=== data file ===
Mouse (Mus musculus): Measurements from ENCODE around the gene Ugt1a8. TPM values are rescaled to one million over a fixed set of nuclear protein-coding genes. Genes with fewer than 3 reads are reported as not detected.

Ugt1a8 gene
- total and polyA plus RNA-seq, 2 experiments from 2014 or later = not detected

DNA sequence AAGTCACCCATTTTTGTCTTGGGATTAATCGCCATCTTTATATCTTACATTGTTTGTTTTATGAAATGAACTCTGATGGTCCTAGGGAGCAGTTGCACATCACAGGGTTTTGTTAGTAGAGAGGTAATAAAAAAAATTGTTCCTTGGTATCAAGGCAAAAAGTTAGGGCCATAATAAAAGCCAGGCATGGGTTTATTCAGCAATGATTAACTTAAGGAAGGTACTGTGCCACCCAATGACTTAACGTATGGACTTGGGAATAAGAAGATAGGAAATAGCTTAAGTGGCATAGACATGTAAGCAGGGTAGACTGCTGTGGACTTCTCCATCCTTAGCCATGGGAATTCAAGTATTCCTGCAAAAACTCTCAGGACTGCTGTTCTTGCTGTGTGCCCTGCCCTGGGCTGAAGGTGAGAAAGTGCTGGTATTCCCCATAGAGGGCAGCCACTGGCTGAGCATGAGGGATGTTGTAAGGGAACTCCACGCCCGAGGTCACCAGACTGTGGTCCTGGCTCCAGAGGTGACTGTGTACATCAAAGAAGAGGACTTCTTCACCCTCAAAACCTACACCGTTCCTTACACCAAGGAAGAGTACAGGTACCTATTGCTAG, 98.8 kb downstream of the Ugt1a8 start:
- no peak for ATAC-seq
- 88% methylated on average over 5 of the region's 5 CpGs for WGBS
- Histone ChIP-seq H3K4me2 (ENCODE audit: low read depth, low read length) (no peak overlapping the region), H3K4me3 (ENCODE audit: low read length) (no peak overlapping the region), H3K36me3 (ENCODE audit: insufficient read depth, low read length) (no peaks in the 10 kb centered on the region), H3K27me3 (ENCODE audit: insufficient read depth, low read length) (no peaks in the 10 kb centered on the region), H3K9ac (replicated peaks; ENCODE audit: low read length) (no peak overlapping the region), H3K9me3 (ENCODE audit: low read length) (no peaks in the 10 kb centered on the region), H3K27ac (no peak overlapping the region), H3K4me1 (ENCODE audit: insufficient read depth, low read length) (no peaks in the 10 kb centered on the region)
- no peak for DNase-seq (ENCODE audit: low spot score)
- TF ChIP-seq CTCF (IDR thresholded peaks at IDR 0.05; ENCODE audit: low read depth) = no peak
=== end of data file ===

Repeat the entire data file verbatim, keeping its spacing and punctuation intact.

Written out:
Mouse (Mus musculus): Measurements from ENCODE around the gene Ugt1a8. TPM values are rescaled to one million over a fixed set of nuclear protein-coding genes. Genes with fewer than 3 reads are reported as not detected.

Ugt1a8 gene
- total and polyA plus RNA-seq, 2 experiments from 2014 or later = not detected

DNA sequence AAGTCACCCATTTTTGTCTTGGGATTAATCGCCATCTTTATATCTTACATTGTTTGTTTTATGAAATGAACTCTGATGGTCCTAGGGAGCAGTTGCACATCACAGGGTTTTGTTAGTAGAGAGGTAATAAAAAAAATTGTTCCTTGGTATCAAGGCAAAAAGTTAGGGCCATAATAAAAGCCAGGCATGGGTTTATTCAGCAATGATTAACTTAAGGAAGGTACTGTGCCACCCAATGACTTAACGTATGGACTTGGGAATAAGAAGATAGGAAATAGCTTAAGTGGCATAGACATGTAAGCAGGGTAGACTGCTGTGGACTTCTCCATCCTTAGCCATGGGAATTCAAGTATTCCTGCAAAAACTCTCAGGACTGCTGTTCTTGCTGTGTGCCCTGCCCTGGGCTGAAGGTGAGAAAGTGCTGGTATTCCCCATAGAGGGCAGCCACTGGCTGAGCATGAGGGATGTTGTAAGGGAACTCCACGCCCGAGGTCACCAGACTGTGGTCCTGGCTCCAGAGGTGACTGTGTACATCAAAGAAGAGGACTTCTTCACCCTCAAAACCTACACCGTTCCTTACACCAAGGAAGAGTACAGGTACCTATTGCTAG, 98.8 kb downstream of the Ugt1a8 start:
- no peak for ATAC-seq
- 88% methylated on average over 5 of the region's 5 CpGs for WGBS
- Histone ChIP-seq H3K4me2 (ENCODE audit: low read depth, low read length) (no peak overlapping the region), H3K4me3 (ENCODE audit: low read length) (no peak overlapping the region), H3K36me3 (ENCODE audit: insufficient read depth, low read length) (no peaks in the 10 kb centered on the region), H3K27me3 (ENCODE audit: insufficient read depth, low read length) (no peaks in the 10 kb centered on the region), H3K9ac (replicated peaks; ENCODE audit: low read length) (no peak overlapping the region), H3K9me3 (ENCODE audit: low read length) (no peaks in the 10 kb centered on the region), H3K27ac (no peak overlapping the region), H3K4me1 (ENCODE audit: insufficient read depth, low read length) (no peaks in the 10 kb centered on the region)
- no peak for DNase-seq (ENCODE audit: low spot score)
- TF ChIP-seq CTCF (IDR thresholded peaks at IDR 0.05; ENCODE audit: low read depth) = no peak